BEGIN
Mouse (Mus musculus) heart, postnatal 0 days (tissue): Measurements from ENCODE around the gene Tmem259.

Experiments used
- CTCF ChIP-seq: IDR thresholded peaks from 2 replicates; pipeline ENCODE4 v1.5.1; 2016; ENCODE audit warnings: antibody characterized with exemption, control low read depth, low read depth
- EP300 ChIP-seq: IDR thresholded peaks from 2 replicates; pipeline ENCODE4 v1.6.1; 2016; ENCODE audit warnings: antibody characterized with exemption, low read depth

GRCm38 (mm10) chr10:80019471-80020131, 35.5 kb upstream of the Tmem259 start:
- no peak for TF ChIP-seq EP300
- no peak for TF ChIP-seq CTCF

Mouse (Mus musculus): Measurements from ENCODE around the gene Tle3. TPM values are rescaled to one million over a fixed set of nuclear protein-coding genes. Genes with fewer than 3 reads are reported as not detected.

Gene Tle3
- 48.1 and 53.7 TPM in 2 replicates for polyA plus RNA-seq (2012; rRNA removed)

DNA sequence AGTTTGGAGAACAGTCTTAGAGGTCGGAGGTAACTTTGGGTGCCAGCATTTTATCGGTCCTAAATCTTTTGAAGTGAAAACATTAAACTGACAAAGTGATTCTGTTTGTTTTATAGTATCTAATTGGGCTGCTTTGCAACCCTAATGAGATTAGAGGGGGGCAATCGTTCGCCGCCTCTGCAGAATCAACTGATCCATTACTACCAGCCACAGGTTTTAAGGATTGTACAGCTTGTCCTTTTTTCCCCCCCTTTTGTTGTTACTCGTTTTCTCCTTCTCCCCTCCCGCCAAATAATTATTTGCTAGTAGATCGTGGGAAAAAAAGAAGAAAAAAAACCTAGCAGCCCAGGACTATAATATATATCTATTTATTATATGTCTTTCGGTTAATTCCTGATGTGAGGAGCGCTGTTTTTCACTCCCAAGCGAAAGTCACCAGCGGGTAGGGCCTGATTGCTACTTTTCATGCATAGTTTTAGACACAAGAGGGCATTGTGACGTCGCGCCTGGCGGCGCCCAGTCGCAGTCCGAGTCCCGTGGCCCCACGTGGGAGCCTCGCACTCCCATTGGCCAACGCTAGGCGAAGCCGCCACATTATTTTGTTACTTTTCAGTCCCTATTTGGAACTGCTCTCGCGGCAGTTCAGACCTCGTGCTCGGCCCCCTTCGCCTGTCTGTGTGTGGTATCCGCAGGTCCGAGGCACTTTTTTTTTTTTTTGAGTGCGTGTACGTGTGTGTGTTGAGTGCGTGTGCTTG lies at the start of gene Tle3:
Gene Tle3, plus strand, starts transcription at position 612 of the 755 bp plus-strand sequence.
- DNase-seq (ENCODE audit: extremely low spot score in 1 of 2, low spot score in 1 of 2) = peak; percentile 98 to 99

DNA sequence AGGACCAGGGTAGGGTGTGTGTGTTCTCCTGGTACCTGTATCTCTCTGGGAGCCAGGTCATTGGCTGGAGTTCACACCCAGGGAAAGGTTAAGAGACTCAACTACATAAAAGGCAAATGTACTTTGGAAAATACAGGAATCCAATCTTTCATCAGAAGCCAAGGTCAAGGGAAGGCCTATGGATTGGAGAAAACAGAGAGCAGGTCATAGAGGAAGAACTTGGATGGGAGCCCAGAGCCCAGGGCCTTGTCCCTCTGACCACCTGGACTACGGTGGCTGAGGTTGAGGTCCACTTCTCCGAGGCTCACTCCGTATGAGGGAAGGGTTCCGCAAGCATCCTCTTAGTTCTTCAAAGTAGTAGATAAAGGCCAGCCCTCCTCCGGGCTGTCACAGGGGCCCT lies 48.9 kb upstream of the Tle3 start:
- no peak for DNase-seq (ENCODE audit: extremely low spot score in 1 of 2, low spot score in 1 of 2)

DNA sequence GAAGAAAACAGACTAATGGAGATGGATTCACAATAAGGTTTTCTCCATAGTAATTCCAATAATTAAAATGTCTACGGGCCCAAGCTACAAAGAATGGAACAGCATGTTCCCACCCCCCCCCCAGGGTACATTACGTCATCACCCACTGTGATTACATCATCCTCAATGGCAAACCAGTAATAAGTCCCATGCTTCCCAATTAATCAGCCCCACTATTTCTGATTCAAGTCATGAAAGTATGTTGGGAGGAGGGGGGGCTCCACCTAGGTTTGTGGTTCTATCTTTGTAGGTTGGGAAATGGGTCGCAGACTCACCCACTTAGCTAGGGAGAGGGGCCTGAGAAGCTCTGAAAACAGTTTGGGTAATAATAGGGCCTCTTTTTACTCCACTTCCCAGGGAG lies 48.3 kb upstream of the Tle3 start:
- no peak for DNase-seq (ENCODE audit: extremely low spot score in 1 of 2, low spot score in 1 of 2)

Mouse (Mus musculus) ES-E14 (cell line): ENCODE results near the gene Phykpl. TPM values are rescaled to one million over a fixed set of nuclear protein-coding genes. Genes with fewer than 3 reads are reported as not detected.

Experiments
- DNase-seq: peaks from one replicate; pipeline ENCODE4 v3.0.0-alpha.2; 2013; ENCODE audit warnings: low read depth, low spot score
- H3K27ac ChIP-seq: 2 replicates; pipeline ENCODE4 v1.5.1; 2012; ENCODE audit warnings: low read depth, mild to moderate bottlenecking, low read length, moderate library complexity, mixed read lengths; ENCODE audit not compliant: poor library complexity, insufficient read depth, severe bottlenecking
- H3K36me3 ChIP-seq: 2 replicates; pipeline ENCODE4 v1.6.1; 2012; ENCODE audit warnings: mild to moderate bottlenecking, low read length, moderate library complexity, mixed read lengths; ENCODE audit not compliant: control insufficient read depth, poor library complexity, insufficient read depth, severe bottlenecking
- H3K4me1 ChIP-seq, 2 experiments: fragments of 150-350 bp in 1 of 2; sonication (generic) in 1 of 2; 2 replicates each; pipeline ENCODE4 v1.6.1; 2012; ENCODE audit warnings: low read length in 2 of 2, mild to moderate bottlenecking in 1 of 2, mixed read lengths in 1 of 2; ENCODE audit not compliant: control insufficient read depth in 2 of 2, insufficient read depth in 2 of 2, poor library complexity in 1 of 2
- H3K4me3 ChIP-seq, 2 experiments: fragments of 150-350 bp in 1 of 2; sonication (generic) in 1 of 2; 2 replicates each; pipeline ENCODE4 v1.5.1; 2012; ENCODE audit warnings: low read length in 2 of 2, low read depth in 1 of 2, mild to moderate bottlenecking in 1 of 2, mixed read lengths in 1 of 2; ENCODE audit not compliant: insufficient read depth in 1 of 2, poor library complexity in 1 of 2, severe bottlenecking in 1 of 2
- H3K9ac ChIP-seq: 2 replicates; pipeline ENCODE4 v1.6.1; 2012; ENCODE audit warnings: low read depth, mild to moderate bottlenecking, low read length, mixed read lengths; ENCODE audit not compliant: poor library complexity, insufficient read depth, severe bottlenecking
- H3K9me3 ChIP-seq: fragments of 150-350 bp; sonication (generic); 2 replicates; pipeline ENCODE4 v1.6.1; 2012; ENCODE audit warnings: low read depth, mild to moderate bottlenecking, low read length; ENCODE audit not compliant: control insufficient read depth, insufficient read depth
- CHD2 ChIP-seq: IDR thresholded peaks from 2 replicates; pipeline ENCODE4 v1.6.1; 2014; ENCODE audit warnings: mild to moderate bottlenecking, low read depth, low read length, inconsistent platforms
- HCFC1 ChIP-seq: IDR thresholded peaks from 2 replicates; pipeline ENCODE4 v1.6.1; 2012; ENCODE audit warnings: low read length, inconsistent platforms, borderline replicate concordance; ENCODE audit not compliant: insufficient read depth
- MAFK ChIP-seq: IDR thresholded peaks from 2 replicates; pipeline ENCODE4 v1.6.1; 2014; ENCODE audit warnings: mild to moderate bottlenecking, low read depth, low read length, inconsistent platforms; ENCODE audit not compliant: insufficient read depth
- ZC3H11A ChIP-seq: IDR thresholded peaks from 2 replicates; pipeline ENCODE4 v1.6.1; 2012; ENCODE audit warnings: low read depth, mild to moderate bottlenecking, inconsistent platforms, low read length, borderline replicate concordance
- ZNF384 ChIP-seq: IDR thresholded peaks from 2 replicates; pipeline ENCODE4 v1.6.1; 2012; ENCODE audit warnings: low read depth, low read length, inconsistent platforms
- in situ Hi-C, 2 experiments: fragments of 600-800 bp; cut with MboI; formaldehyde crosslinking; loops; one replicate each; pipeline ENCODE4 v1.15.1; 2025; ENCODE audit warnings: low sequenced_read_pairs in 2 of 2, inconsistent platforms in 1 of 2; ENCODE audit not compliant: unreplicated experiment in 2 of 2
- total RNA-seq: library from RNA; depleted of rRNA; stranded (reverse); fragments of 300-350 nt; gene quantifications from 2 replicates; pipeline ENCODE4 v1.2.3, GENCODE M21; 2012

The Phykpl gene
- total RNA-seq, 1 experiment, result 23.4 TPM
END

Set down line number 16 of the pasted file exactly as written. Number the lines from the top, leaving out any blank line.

DNA sequence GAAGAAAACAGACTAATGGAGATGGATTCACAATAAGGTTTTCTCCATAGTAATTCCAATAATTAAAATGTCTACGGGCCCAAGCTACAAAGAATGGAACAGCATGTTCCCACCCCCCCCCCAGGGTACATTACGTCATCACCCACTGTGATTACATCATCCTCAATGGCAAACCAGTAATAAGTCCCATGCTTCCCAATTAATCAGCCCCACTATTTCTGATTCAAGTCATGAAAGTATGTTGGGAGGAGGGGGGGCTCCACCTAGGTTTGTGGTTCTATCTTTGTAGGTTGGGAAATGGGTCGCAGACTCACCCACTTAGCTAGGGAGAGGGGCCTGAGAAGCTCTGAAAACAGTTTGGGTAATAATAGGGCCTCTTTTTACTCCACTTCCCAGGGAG lies 48.3 kb upstream of the Tle3 start: